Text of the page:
45. Fernandez PM, Tabbara SO, Jacobs LK. et al. Overexpression of the glucose-regulated stress gene GRP78 in malignant but not benign human breast lesions. Breast Cancer Res Treat. 2000;59:15-26

46. Little E, Ramakrishnan M, Roy B, Gazit G, Lee AS. The glucose-regulated proteins (GRP78 and GRP94): functions, gene regulation, and applications. Crit Rev Eukaryot Gene Expr. 1994;4:1-18

47. Shuda M, Kondoh N, Imazeki N. et al. Activation of the ATF6, XBP1 and grp78 genes in human hepatocellular carcinoma: a possible involvement of the ER stress pathway in hepatocarcinogenesis. J Hepatol. 2003;38:605-14

48. Takashima M, Kuramitsu Y, Yokoyama Y. et al. Proteomic profiling of heat shock protein 70 family members as biomarkers for hepatitis C virus-related hepatocellular carcinoma. Proteomics. 2003;3:2487-93

49. Lehtonen ST, Markkanen PM, Peltoniemi M, Kang SW, Kinnula VL. Variable overoxidation of peroxiredoxins in human lung cells in severe oxidative stress. Am J Physiol Lung Cell Mol Physiol. 2005;288:L997-1001

50. Karihtala P, Mantyniemi A, Kang SW, Kinnula VL, Soini Y. Peroxiredoxins in breast carcinoma. Clin Cancer Res. 2003;9:3418-24

51. Kim H, Lee TH, Park ES. et al. Role of peroxiredoxins in regulating intracellular hydrogen peroxide and hydrogen peroxide-induced apoptosis in thyroid cells. J Biol Chem. 2000;275:18266-70

52. Hayashi E, Kuramitsu Y, Okada F. et al. Proteomic profiling for cancer progression: Differential display analysis for the expression of intracellular proteins between regressive and progressive cancer cell lines. Proteomics. 2005;5:1024-32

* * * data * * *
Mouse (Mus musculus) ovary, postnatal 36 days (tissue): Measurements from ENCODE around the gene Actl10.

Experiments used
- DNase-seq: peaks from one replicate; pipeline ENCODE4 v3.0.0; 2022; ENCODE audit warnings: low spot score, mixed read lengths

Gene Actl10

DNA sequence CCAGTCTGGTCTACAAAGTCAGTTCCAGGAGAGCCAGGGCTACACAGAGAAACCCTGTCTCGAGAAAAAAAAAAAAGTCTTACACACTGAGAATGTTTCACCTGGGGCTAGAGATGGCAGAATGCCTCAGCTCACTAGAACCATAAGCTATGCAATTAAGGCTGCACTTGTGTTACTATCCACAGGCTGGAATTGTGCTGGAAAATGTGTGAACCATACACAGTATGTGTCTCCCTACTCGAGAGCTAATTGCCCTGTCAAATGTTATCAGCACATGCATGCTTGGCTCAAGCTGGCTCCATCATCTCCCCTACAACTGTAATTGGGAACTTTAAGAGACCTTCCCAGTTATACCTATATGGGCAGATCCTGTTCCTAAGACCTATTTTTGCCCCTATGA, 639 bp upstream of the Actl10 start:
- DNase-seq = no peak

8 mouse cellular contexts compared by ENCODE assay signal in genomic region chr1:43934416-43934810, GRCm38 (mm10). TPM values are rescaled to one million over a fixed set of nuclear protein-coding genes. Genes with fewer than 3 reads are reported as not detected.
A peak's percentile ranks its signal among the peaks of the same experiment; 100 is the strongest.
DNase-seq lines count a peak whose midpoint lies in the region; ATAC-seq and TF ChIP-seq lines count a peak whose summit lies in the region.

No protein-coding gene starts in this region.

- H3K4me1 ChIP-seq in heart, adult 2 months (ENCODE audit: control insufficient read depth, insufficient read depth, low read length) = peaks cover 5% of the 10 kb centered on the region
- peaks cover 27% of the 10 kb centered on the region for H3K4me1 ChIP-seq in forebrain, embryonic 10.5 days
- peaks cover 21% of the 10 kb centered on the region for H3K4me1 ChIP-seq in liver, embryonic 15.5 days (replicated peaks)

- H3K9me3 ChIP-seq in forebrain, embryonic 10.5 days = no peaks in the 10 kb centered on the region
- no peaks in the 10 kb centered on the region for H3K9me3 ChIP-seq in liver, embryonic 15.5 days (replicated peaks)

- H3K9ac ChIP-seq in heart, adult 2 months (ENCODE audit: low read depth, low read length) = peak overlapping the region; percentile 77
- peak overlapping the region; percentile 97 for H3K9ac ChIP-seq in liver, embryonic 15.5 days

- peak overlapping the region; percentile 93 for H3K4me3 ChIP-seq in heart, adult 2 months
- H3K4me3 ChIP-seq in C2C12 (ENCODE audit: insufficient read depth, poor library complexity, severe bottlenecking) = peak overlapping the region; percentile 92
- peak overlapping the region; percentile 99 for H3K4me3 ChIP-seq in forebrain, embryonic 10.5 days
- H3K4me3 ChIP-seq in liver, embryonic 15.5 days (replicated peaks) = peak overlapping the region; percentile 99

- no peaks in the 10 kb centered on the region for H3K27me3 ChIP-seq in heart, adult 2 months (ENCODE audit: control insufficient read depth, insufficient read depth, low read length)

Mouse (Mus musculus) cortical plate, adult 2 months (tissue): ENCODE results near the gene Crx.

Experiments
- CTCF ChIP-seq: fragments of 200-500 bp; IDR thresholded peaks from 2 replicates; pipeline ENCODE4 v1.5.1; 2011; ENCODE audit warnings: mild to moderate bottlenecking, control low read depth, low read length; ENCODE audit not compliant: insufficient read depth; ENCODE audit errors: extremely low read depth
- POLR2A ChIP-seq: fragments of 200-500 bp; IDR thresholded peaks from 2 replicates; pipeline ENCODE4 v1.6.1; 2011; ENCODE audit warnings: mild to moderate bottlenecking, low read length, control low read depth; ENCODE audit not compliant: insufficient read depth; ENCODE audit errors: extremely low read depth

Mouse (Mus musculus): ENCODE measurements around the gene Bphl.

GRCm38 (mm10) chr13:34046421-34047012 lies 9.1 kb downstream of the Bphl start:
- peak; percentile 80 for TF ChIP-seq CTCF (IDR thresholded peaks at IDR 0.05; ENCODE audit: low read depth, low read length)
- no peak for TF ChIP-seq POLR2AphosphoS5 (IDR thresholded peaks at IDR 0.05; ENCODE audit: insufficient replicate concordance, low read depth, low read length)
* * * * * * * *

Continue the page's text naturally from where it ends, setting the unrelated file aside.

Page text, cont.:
53. Kinnula VL, Lehtonen S, Sormunen R. et al. Overexpression of peroxiredoxins I, II, III, V, and VI in malignant mesothelioma. J Pathol. 2002;196:316-23

54. Lehtonen ST, Svensk AM, Soini Y. et al. Peroxiredoxins, a novel protein family in lung cancer. Int J Cancer. 2004;111:514-21

55. Kirsch T, Nah HD, Demuth DR. et al. Annexin V-mediated calcium flux across membranes is dependent on the lipid composition: implications for cartilage mineralization. Biochemistry. 1997;36:3359-67

56. Wang W, Xu J, Kirsch T. Annexin V and terminal differentiation of growth plate chondrocytes. Exp Cell Res. 2005;305:156-65

57. Mulla A, Christian HC, Solito E, Mendoza N, Morris JF, Buckingham JC. Expression, subcellular localization and phosphorylation status of annexins 1 and 5 in human pituitary adenomas and a growth hormone-secreting carcinoma. Clin Endocrinol (Oxf). 2004;60:107-19